New photon-detection material has high detection efficiency, less jitter
Molybdenum silicide superconducting nanowire single-photon detector has a jitter of 76 ps.
|A colorized micrograph shows a NIST-made single-photon detector made of superconducting nanowires patterned on molybdenum silicide. (Credit: Verma/NIST)|
Researchers at the National Institute of Standards and Technology (NIST; Boulder, CO), the University of Geneva (Geneva, Switzerland), and the Jet Propulsion Laboratory (JPL), California Institute of Technology (Pasadena, CA) are creating superconducting nanowire single-photon detectors (SNSPDs) made of a new material, molybdenum silicide (MoSi), which leads to both a high system detection efficiency (87.1 ±0.5% at 1542 nm) at 0.7 K and a minimum system jitter of 76 ps -- half that of the previous record of about 150 ps.1 As a result, quantum communications can happen at a higher bit rate, with more information transmitted in the same time period.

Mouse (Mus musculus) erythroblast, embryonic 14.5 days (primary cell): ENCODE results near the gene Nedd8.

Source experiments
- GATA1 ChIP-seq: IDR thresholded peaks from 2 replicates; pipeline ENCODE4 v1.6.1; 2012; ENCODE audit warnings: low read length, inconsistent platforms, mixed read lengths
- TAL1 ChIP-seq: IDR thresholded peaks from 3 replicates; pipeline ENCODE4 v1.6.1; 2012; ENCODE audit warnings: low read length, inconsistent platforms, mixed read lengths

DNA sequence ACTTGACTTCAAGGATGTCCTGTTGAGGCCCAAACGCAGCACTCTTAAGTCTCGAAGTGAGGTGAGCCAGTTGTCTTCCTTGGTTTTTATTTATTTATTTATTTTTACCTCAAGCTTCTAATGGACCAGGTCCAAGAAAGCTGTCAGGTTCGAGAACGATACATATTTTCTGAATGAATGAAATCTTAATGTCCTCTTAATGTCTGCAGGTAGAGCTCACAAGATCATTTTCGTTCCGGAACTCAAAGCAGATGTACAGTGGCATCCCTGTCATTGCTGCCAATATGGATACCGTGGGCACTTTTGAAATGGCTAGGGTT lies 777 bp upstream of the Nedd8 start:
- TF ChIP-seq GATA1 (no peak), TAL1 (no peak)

An electron beam was used to pattern nanowires into a thin film made of MoSi.
The new detectors can also be operated with saturated internal efficiency at a temperature of 2.3 K. The new design improves on NIST’s 2011 tungsten-silicon alloy material because it can operate at higher (though still cryogenic) temperatures and at a higher electrical current. The higher temperature simplifies refrigeration, while the higher current cuts jitter in half. NIST researchers enhanced the detector’s light absorption and efficiency by embedding the chip in a cavity made of gold mirrors and layers of other unreactive materials.
The 87% efficiency of the MoSi device is almost as high as that for tungsten-silicon devices (93%) but with significantly lower jitter.
Development of next-generation sensors offering high precision is a NIST priority. NIST single-photon detectors are used in a variety of experiments around the world.
1. V. B. Verma et al., Optics Express, Vol. 23, Issue 26, 2015; doi: 10.1364/OE.23.033792